Article: Lack of Future Leaders Poses Long-Term Threat to U.S. Workforce

Rob Goffee (L) & Gareth Jones (R) l Photo by Kim Grace

Rob Goffee (L) & Gareth Jones (R) l Photo by Kim Grace

By 2010, young workers groomed for leader posts will decline by 10%, study says; Companies reveal imminent brain drain poses real threat.

A September 2005 report from not-for-profit business research group Conference Board revealed that by 2010, the U.S. workforce will face a sobering situation. According to the study: the number of 35 to 44 year-old U.S. workers will decline by 10%, while 45 to 54 year-olds will grow by 21%, and older workers – 55 to 64 year-olds – will expand by 52%. This drain of younger workers poses a serious threat to companies: a lack of leadership in the workplace of the future. As well, as older workers prepare to retire, companies say they grow more concerned that the departure of mature workers will result in knowledge vulnerabilities. This looming crisis has spawned a War for Talent and a boom in leadership studies as organizations scramble to cultivate a new generation of leaders.

“Traditionally, leadership studies have focused on the characteristics of leaders and assume that leadership is something we do to other people,” observe Rob Goffee and Gareth Jones in their new book, WHY SHOULD ANYONE BE LED BY YOU? WHAT IT TAKES TO BE AN AUTHENTIC LEADER (Harvard Business School Press; $26.95, hardcover; February 2006). Rather than set forth a recipe for developing future leaders, the authors emphasize the situational or contextual, non-hierarchal, and most importantly, the relational nature of leadership. Effective, inspirational leaders are skillfully authentic, observe the authors. Though highly individualistic – even eccentric at times – their personalities are balanced and checked by the following abilities:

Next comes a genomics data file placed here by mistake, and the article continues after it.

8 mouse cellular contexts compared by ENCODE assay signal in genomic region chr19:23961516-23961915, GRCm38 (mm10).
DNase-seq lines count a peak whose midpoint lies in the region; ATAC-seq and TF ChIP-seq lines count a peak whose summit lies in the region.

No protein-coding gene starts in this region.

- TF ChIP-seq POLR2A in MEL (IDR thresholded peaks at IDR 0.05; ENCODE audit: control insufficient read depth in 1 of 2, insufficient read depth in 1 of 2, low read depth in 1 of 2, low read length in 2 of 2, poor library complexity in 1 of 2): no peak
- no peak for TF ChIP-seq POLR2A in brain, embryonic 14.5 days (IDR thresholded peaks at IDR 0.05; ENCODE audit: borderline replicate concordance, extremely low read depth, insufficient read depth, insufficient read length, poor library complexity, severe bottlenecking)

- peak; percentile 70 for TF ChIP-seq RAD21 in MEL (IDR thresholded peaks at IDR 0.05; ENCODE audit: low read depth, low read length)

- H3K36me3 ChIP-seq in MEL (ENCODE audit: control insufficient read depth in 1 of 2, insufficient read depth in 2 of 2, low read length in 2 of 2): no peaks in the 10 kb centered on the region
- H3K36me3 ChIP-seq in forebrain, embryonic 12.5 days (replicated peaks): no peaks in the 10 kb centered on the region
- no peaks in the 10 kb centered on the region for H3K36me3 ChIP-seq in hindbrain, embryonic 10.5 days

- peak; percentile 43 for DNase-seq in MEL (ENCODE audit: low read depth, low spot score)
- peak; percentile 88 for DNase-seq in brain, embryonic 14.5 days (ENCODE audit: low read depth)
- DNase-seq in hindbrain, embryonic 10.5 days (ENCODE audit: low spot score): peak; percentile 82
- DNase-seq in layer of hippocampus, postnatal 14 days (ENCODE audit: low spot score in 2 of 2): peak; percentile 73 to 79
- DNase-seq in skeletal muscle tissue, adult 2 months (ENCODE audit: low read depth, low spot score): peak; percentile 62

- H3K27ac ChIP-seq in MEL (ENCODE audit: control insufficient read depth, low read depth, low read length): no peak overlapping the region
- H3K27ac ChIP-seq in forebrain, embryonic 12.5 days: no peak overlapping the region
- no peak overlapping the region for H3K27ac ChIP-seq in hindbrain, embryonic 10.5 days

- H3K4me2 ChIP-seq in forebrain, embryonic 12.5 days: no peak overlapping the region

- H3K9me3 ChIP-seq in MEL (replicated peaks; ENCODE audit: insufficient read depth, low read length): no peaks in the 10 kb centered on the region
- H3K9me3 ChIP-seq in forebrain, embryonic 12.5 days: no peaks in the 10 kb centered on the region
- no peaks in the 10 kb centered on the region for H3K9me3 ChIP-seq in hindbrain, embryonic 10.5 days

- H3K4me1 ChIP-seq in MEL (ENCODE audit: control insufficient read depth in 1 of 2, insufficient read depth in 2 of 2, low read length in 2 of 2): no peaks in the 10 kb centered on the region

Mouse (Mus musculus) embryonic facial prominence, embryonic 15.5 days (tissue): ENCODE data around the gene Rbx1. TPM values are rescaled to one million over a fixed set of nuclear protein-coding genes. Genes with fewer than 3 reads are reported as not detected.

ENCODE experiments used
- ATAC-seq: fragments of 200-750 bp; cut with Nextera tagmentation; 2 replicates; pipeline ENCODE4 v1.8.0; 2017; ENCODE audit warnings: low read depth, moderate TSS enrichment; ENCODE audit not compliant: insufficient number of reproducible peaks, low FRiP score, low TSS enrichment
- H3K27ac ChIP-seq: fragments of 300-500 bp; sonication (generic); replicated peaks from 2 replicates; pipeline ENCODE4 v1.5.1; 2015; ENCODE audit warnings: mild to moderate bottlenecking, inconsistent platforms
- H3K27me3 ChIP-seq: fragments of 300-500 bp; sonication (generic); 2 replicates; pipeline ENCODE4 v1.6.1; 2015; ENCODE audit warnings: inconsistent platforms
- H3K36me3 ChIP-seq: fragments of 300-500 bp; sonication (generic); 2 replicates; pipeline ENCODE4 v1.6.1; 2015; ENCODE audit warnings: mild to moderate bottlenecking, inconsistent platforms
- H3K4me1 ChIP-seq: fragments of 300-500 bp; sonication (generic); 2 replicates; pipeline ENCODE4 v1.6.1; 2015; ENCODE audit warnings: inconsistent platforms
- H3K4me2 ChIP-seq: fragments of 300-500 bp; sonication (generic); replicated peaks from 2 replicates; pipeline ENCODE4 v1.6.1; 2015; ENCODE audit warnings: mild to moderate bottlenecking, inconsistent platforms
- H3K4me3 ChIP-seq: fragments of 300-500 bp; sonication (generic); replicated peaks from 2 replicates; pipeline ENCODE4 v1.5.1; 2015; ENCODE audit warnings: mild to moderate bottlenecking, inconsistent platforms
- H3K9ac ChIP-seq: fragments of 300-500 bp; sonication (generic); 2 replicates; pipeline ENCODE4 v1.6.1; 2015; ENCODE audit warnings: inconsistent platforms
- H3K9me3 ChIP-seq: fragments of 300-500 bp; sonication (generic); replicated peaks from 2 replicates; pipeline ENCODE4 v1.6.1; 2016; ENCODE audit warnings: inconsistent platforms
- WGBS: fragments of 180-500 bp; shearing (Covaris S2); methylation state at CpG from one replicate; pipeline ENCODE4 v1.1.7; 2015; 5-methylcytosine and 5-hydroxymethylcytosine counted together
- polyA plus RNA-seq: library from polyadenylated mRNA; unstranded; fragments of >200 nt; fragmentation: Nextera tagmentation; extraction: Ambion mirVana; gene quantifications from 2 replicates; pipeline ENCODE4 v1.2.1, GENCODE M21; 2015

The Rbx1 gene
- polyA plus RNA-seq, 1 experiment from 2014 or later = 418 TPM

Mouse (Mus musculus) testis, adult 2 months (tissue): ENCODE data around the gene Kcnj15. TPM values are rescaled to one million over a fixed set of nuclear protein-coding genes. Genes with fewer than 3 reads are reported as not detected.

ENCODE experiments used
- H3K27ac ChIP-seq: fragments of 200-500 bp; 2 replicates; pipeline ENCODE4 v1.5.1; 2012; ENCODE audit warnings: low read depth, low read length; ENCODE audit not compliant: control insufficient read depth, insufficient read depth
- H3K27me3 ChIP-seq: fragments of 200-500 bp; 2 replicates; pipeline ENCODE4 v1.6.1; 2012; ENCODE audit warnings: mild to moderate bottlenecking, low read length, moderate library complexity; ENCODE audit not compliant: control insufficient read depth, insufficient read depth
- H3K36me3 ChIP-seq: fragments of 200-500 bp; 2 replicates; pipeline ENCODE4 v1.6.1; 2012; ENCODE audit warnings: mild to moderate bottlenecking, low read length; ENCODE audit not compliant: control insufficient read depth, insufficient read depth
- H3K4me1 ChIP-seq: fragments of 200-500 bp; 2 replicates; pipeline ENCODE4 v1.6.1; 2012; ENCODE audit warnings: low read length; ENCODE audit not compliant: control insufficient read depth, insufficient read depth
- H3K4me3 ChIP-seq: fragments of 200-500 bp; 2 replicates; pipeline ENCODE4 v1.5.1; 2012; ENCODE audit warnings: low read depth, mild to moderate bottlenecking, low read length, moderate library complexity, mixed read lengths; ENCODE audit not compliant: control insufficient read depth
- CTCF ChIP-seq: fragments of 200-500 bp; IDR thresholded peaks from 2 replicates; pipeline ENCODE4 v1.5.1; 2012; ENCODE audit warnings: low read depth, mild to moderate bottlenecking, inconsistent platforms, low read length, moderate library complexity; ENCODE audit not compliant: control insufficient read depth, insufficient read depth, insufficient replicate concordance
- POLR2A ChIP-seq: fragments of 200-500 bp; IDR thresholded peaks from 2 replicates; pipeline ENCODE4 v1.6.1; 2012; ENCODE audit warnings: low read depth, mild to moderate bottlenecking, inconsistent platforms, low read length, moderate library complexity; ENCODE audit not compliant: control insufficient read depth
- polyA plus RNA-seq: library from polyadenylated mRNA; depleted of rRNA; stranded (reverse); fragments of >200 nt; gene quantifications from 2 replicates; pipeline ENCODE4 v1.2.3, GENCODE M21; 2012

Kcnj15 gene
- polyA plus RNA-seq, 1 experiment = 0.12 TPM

• Authentic chameleons: They are often seen by their colleagues as possessing enigmatic qualities, selectively exhibiting their weaknesses. By exposing some vulnerability, they reveal their approachability and humanity. They capitalize on what’s unique about themselves.
  • Adept managers of social distance: They adjust enough to the existing culture to gain the traction and leverage necessary to be effective while maintaining enough social distance to ensure the respect and support they need to lead.
  • Situation sensors: Their ability to collect and interpret soft data helps them be themselves in context and know just when and how to act. They are able to gauge the appropriate time and course of action.
  • Masters of tough empathy: Inspirational leaders empathize passionately – and realistically – with people and care intensely about the work employees do.

Founding partners of Creative Management Associations, an organizational consulting firm in London, Goffee and Jones have drawn on their own research, begun some 25 years ago, to create a model of effective leadership with proven theories tested with thousands of executives in workshops worldwide, and through observation with numerous clients and within their own organization. Marshaling a wealth of sociological study and real world examples – including Richard Branson, Franz Humer (Roche), Nelson Mandela, and Greg Dyke (BBC) – the authors illustrate their principles in action, offering tips for honing skillful authenticity, and offering companies realistic solutions to looming leadership problems.

Moving beyond a myopic focus on the characteristics of leaders like Jack Welch or Steve Jobs, Goffee and Jones successfully flesh out a more compelling and ineffable portrait of leadership. With advice on managing the subtle dimensions of team structures and a proprietary model distinguishing four distinct organization types, compelling insight into what followers want from their leaders as well as how followers can contribute to the creation of effective and authentic leadership, WHY SHOULD ANYONE BE LED BY YOU? is destined to change the way companies and business schools teach leadership skills.


If you want to interview Rob Goffee and Gareth Jones, please contact Sue Blake.